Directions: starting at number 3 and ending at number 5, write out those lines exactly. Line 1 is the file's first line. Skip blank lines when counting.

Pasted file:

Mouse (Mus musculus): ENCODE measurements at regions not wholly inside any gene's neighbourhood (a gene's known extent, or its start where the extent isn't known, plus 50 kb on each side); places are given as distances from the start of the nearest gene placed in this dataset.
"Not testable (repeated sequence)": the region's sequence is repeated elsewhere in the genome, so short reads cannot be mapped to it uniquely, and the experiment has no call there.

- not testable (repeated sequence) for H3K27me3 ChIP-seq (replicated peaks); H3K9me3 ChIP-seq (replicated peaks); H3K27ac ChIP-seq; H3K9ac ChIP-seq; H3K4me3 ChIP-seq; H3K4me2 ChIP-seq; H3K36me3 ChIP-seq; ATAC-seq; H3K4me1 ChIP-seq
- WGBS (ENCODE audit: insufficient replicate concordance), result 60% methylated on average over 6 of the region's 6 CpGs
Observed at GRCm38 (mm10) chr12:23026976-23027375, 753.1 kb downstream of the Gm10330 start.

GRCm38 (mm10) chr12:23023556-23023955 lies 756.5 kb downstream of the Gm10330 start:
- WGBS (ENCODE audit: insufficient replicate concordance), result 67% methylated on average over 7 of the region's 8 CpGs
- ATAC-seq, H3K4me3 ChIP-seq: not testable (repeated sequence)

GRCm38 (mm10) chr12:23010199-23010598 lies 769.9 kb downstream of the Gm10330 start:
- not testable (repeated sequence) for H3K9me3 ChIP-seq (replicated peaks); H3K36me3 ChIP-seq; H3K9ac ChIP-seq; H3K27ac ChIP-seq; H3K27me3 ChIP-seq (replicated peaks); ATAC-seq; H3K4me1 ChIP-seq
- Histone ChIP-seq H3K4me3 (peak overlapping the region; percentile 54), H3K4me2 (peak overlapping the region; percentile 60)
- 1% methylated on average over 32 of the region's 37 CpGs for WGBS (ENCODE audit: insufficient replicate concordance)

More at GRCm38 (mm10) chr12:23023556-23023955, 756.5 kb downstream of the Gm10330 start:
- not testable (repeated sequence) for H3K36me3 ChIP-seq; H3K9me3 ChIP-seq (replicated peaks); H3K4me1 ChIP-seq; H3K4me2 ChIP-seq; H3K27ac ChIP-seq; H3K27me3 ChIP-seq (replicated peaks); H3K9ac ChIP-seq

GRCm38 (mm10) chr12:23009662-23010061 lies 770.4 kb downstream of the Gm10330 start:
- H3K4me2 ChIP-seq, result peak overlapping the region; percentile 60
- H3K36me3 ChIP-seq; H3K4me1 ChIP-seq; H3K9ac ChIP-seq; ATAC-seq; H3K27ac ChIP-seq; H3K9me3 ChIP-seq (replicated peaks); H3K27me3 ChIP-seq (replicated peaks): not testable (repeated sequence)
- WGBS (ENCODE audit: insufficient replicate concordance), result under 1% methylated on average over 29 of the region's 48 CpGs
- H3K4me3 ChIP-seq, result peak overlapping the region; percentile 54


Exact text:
- not testable (repeated sequence) for H3K27me3 ChIP-seq (replicated peaks); H3K9me3 ChIP-seq (replicated peaks); H3K27ac ChIP-seq; H3K9ac ChIP-seq; H3K4me3 ChIP-seq; H3K4me2 ChIP-seq; H3K36me3 ChIP-seq; ATAC-seq; H3K4me1 ChIP-seq
- WGBS (ENCODE audit: insufficient replicate concordance), result 60% methylated on average over 6 of the region's 6 CpGs
Observed at GRCm38 (mm10) chr12:23026976-23027375, 753.1 kb downstream of the Gm10330 start.